Môri put his strategy into effect. Within a week he retook Sakurao and played his trump card - Murakami Torayasu. Gathering the pirate's naval strength, he set out to surprise Sue on Miyajima, and picked a perfect night on which to do so. On 1 October, after dark and in a driving thunderstorm, Motonari and his sons put to sea. As a diversion, Kobayakawa Takakage sailed straight past the Sue positions on To-no-oka while Motonari, Takamoto, and Kikkawa Motoharu landed just to the east and out of sight. Takakage doubled back around and landed at dawn, attacking the Sue forces practically in the shadow of Miyajima's great Torii Gate. Motonari then assaulted the confused Sue troops from behind, and the result was a rout for Sue Harukata, who committed suicide at Oenoura, a small island inlet. Many of his troops followed suit, and for Motonari, the battle was utterly decisive. While it would take the Môri until 1557 to force Oûchi Yoshinaga to commit suicide and years longer to completely bring Suo and Nagato under their control, Motonari was now the most powerful lord in western Japan.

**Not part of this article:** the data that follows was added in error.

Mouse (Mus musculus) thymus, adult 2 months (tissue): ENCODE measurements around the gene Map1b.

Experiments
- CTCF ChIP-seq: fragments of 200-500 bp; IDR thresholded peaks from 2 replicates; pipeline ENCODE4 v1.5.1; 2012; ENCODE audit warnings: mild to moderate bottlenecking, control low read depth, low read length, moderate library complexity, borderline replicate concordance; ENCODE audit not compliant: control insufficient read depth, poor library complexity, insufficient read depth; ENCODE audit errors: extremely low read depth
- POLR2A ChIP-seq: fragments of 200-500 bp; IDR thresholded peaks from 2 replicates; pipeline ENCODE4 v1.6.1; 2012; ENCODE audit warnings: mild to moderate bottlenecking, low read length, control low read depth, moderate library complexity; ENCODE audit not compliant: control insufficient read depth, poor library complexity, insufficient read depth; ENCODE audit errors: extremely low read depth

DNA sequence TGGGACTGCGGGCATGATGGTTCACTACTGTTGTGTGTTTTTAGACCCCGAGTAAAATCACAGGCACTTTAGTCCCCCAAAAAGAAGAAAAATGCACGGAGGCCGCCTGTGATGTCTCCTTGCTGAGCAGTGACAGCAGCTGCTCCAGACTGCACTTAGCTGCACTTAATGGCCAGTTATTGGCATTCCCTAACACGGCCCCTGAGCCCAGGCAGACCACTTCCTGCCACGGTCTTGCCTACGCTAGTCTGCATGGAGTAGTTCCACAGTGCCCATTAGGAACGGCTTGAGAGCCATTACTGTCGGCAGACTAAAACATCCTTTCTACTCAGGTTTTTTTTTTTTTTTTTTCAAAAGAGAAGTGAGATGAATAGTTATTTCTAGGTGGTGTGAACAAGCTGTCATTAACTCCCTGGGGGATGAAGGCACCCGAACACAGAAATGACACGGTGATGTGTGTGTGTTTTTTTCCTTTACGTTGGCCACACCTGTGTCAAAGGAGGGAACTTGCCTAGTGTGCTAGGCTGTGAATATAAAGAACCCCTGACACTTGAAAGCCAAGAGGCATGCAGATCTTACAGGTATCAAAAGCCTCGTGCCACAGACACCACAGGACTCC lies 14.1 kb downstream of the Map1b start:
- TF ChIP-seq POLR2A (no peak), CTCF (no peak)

Command of the Western Provinces
  The Môri Domain, circa 1569

The next five years were occupied with reorganizing the newly acquired Oûchi territories. In addition, a string of battles with the powerful Ôtomo of Kyushu began over Moji Castle, a vital stronghold in the extreme northern tip of Buzen province. Moji would change hands a number of times until finally being secured by Takamoto in 1561 (See Ôtomo Sôrin).

As might be expected, the Amako were less then willing to give up their own dreams of dominance in the Chugoku region and continued to defy the Môri. Yet in 1562, Amako Haruhisa died, leaving his less then gifted son Yoshihisa to carry on the struggle. Haruhisa had not done much to prepare Yoshihisa for his struggle. Years before, Haruhisa had ordered the death (for reasons unknown) of his uncle, Kunihisa, and since that point until his death done little beyond harassing the Môri in Iwami and Bingo and making an ultimately fruitless pact with the Ôtomo.